FDA panel backs Moderna's COVID-19 vaccine for use in US

FDA panel backs Moderna’s COVID-19 vaccine for use in US

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FDA panel backs Moderna’s COVID-19 vaccine for use in US

A US Food and Drug Administration advisory panel on Thursday backed Moderna’s COVID-19 vaccine. The FDA is expected to accept the recommendation, and the vaccine, which is said to be 94% effective, could begin being administered as soon as next week.

The recommendation, which came from an independent panel of experts known as the Vaccines and Related Biological Products Advisory Committee, comes a week after the backing and subsequent authorization of Pfizer’s COVID-19 vaccine.

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Moderna applied for FDA emergency approval late last month. Both Moderna’s and Pfizer’s vaccines are experimental RNA vaccines. They use synthetic messenger RNA, or mRNA, a molecule that tells cells how to build proteins. They can then trick cells into producing proteins typically found in SARS-CoV-2, the coronavirus that causes COVID-19. This in turn stimulates the immune system, without making patients sick, to protect against infection.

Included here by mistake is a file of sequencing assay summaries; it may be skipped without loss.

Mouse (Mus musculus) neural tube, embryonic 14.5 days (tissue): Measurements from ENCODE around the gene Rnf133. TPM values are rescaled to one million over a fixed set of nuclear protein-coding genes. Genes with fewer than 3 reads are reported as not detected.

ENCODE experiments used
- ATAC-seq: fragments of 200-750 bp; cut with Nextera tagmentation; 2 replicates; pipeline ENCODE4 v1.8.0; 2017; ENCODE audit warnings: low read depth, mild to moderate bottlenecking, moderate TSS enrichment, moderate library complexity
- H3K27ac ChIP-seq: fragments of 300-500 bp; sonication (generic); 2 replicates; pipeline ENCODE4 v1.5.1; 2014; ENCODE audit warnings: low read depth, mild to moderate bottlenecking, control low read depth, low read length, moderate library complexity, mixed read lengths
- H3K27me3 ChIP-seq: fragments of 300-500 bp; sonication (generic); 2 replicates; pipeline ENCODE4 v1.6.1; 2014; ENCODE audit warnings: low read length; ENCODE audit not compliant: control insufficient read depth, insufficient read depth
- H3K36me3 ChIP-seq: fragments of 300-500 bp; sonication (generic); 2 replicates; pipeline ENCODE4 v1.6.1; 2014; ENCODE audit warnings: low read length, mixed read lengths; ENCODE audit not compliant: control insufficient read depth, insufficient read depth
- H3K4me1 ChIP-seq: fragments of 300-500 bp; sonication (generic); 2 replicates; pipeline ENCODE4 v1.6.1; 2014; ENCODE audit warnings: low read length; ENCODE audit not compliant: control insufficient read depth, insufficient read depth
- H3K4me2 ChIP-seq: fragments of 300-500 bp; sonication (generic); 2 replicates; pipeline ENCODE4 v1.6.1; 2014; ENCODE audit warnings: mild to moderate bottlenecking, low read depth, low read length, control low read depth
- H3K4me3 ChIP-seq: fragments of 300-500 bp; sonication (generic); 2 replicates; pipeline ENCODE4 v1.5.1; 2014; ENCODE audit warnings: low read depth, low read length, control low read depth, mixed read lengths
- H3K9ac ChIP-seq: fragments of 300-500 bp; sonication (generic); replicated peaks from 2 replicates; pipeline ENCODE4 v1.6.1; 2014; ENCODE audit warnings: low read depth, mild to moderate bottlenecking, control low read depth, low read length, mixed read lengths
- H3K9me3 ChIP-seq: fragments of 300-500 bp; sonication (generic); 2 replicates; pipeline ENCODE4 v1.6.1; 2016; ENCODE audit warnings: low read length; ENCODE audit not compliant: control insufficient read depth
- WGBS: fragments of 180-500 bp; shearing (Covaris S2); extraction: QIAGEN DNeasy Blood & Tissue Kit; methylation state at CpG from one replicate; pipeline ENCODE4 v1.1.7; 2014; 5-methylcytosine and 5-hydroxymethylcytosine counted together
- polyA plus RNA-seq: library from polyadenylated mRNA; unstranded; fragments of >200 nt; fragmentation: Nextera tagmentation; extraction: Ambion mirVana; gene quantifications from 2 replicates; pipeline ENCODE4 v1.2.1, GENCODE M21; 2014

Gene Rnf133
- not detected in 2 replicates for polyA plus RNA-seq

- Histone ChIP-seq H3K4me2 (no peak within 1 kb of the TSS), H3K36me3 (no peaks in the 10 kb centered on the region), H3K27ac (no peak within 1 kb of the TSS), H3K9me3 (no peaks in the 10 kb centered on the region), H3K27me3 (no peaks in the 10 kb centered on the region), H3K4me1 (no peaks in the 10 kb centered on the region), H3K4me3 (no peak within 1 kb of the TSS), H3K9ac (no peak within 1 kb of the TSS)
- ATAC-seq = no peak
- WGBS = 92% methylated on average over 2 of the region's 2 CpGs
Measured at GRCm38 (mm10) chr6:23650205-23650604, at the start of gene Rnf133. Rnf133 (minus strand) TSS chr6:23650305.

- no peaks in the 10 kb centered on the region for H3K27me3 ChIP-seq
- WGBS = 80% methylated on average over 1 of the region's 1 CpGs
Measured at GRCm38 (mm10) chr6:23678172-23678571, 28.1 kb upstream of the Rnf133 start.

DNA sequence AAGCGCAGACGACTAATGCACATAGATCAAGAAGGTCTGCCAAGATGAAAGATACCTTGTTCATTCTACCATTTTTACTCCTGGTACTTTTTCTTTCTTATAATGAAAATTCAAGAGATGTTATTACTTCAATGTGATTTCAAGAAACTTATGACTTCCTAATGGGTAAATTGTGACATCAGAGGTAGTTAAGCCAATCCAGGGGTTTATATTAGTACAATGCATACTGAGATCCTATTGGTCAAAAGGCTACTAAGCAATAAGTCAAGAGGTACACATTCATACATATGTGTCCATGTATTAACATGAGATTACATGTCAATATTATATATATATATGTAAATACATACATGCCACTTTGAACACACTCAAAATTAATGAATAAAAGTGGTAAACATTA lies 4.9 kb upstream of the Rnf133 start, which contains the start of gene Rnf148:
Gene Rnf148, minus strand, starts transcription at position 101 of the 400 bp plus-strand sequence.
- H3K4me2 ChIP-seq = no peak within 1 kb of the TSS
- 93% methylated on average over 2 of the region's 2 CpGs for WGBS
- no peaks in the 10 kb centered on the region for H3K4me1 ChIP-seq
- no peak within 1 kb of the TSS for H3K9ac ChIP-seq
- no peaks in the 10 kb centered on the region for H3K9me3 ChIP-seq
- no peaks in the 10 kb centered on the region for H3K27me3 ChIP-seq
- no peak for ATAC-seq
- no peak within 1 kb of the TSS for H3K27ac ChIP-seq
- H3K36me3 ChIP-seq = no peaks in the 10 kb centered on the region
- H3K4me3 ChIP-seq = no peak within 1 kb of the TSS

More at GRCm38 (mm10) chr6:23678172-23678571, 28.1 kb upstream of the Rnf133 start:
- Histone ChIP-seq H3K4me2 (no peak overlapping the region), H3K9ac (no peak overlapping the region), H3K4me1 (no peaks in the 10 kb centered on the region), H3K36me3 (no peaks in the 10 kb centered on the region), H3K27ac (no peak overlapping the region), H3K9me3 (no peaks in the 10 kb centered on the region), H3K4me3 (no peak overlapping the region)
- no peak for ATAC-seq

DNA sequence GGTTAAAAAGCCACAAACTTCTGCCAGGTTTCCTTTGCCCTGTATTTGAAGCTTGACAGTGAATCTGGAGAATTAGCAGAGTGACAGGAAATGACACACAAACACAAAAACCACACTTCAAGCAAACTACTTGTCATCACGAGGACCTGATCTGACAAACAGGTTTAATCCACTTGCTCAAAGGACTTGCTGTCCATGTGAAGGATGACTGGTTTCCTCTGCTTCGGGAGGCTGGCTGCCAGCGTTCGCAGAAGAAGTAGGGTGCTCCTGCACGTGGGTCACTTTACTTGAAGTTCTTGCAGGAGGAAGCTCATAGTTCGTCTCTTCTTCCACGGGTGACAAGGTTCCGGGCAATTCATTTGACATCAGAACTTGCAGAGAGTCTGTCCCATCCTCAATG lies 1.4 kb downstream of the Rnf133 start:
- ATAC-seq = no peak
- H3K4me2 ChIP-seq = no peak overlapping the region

Unlike Pfizer’s vaccine, which needs to be stored at minus 94 degrees Fahrenheit, Moderna’s can be stored between 36 and 46 degrees Fahrenheit for up to 30 days, making it more easily accessible. US officials reportedly said earlier this week that they plan to ship around 6 million doses of Moderna’s vaccine if and when FDA emergency use authorization is granted.

Health care workers, who are among the people prioritized to get vaccinated, have already started receiving the Pfizer vaccine, which the pharmaceutical giant said demonstrated 95% effectiveness in clinical trials.

In a panel last week, Dr. Anthony Fauci, director of the National Institute of Allergy and Infectious Diseases, said the sooner the US can convince the overwhelming majority of people to get vaccinated, the sooner things will be “close to normal.”

And experts say it’s critical to continue wearing a mask and to practice social distancing until enough Americans get vaccinated, which is still several months away.

There are several dozen coronavirus vaccines in various stages of clinical trials, with some almost ready to be submitted for potential authorization. Most specialists say we’ll have many more ready to distribute by early next year.

The first cases of COVID-19 were reported in China a year ago this month. By March, a pandemic was in full force. According to the Johns Hopkins coronavirus dashboard, over 74 million cases have been confirmed worldwide and more than 1.6 million people have died from COVID-19 as of Thursday…Read more>>

Source:-cnet

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